The Irreducibility of Consciousness

From: Tom Caylor <>
Date: Thu, 03 Aug 2006 09:28:22 -0700

I totally agree that consciousness requires "outside" interaction.
That's the way we are. We are living beings that exist in a world.
We, as we are, couldn't exist otherwise. Things happen. We interact.
We make other things happen. The question of consciousness is a
contradiction. The question is trying to reduce consciousness to
something less than it is. Even Bruno's number world leads him to
believe in the irreducibility of consciousness. It is a mystery. We
need to get off of our modern reductionistic thrones or we will die
before we live.


Stathis Papaioannou wrote:
> Brent Meeker writes:
> > > The brain-with-wires-attached cannot interact with the environment, because
> > > all its sense organs have been removed and the stimulation is just coming from
> > > a recording. Instead of the wires + recording we could say that there is a special
> > > group of neurons with spontaneous activity that stimulates the rest of the brain
> > > just as if it were receiving input from the environment. Such a brain would have
> > > no ability to interact with the environment, unless the effort were made to
> > > figure out its internal code and then manufacture sense organs for it - but I
> > > think that would be stretching the definition of "potential interaction". In any
> > > case, I don't see how "potential interaction" could make a difference.
> >
> > Yet you had to refer to " if it were receiving input from the
> > environment" to create an example. If there were no potential interaction
> > there could be no "as if". So istm that the potential interaction can be an
> > essential part of the definition. That's not to say that such a definition
> > is right - definitions aren't right or wrong - but it's a definition that
> > makes a useful distinction that comports with our common sense.
> It's very difficult to define "potential interaction". With even a completely solipsistic
> computer we could imagine taking readings at various points in the circuit with an
> oscilloscope and/or changing circuit voltages, capacitance, resistance etc. Is the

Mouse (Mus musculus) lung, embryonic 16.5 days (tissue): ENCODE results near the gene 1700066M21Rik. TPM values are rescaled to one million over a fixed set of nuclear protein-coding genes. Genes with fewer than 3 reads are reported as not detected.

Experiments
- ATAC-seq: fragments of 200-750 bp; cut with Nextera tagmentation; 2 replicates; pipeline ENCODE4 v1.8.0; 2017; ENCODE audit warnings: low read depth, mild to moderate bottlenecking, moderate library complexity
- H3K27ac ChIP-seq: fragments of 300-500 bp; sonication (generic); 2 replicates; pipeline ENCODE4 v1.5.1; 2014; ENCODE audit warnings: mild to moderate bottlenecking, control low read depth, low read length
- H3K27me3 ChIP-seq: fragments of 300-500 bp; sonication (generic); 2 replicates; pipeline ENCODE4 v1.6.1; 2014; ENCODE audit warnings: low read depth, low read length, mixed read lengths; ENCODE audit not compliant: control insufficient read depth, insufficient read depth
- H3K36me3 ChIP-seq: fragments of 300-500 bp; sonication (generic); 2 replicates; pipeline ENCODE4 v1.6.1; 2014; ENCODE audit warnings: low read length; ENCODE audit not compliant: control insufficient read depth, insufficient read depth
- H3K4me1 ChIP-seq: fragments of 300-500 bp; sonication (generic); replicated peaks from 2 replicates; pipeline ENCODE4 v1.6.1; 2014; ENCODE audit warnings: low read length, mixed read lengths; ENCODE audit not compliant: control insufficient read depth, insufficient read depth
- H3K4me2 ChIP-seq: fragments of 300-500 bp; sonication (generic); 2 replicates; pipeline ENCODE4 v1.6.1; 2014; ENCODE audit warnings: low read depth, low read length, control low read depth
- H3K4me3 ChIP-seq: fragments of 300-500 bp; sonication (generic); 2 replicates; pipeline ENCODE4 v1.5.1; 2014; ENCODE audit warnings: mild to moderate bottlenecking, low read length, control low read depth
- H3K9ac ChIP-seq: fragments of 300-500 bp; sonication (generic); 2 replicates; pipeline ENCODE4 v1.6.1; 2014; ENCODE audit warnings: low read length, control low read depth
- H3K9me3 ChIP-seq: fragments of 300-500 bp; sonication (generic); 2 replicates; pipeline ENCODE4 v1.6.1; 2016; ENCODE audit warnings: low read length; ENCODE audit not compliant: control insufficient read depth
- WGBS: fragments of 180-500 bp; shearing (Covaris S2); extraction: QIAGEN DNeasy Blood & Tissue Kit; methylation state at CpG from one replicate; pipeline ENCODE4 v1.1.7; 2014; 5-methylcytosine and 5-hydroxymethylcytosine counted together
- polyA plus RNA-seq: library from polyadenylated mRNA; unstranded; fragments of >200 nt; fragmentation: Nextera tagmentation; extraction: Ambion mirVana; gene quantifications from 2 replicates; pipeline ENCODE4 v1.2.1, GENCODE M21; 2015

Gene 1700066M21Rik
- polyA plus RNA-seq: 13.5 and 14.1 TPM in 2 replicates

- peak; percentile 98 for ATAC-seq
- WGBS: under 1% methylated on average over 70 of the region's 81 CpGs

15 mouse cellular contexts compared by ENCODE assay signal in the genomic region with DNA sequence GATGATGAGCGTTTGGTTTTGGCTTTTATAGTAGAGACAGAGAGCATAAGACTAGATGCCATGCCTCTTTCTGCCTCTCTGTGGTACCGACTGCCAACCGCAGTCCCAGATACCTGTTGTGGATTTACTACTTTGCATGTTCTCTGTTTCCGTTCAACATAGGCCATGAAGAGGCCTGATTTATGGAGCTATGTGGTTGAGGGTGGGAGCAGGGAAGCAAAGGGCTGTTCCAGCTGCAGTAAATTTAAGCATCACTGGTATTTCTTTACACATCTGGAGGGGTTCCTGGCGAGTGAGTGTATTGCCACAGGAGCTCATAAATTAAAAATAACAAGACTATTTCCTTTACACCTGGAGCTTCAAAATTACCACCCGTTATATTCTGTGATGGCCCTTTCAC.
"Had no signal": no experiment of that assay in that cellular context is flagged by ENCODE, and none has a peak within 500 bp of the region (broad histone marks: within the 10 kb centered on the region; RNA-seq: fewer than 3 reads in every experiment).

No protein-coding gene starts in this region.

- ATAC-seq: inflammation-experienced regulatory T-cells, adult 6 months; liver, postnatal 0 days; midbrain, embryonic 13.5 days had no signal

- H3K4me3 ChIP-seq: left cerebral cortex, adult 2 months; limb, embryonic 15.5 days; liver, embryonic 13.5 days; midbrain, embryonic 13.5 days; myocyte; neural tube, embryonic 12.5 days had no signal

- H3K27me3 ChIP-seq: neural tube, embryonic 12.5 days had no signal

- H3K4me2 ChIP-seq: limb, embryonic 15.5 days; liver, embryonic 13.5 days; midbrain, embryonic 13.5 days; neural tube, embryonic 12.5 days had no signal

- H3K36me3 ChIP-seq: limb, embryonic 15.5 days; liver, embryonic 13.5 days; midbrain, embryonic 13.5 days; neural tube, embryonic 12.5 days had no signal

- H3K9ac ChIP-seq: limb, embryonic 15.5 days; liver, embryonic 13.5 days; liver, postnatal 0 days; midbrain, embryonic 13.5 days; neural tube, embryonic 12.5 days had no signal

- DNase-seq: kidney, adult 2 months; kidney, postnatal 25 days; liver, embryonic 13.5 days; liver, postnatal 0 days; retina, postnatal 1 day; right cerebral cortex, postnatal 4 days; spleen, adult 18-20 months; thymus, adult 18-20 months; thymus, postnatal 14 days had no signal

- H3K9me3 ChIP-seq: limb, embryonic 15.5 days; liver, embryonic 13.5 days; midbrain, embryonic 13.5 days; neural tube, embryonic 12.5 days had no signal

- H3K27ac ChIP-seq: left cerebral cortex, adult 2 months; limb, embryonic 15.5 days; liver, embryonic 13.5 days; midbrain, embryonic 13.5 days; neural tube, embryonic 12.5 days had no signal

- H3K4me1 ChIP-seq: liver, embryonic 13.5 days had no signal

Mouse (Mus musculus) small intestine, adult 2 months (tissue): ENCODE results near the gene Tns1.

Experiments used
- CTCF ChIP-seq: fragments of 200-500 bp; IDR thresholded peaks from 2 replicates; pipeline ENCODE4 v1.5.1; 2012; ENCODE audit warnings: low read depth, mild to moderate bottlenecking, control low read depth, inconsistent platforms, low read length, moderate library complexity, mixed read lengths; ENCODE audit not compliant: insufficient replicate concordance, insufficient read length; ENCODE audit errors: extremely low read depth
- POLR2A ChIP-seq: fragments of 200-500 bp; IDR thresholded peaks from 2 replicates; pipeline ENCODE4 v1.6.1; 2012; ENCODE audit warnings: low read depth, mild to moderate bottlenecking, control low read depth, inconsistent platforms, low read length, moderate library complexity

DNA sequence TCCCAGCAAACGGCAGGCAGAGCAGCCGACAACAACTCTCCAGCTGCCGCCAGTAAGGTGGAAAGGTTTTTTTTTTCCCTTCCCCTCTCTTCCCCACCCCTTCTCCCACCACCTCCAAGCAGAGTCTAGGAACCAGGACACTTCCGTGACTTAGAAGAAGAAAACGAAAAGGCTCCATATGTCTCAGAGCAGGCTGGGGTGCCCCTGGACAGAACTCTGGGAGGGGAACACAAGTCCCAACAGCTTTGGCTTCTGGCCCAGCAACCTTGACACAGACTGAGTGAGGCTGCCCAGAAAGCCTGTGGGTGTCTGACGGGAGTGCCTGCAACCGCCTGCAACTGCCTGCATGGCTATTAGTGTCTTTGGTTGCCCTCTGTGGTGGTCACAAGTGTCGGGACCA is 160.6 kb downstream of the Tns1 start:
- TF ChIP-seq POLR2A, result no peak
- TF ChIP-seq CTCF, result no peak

> fact that we *could* do this enough to make the computer conscious? Or would it
> only be conscious if we had access to its design specifications, so that we could in
> principle communicate with it meaningfully rather than just making random changes?
> What if the human race died out but the computer continued to function, with no
> hope that anyone might ever talk to it? What if the computer had very complex
> (putatively) conscious thoughts, but rather simple input and output, eg. it beeps
> when the counts from a connected geiger counter matches the number it happens
> to be thinking of at the time: would that be enough to make it conscious or does the
> environmental interaction have to match or reflect (or potentially so) the complexity
> of its internal thoughts?
> > >If you had
> > > two brains sitting in the dark, identical in anatomy and electrical activity except
> > > that one has its optic nerves cut, will one brain be conscious and the other not?
> >
> > Where did the brains come from? Since they had optic nerves can we suppose
> > that they had the potential to see photons and they still have this
> > potential given replacement optic nerves? Not necessarily. Suppose one
> > came from a cat that was raised in complete darkness. We know
> > experimentally that this cat can't see...even when there is light. The lack
> > of stimulus results in the brain not forming the necessary structures for
> > interpreting signals from the retina. Now suppose it were raised with no
> > stimulus whatever, even in utero. I conjecture that it would not "think" at
> > all - although there would be "computation", i.e. neurons firing in some
> > order. But it would no longer have the potential for interaction; even with
> > its own body.
> Yes, the cat would be missing essential brain structures so it would not be
> conscious of light even if you somehow gave it eyes and optic nerves. But I think
> this makes the point that perception/consciousness does not occur in the environment
> but in the brain. If you have the right environmental inputs but the wrong brain,
> there is no perception, whereas if you have the right brain with the neurons firing
> in the right way, but in the absence of the right environmental inputs, the result is
> a hallucination indistinguishable from reality.
> Stathsi Papaioannou
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Received on Thu Aug 03 2006 - 12:34:01 PDT

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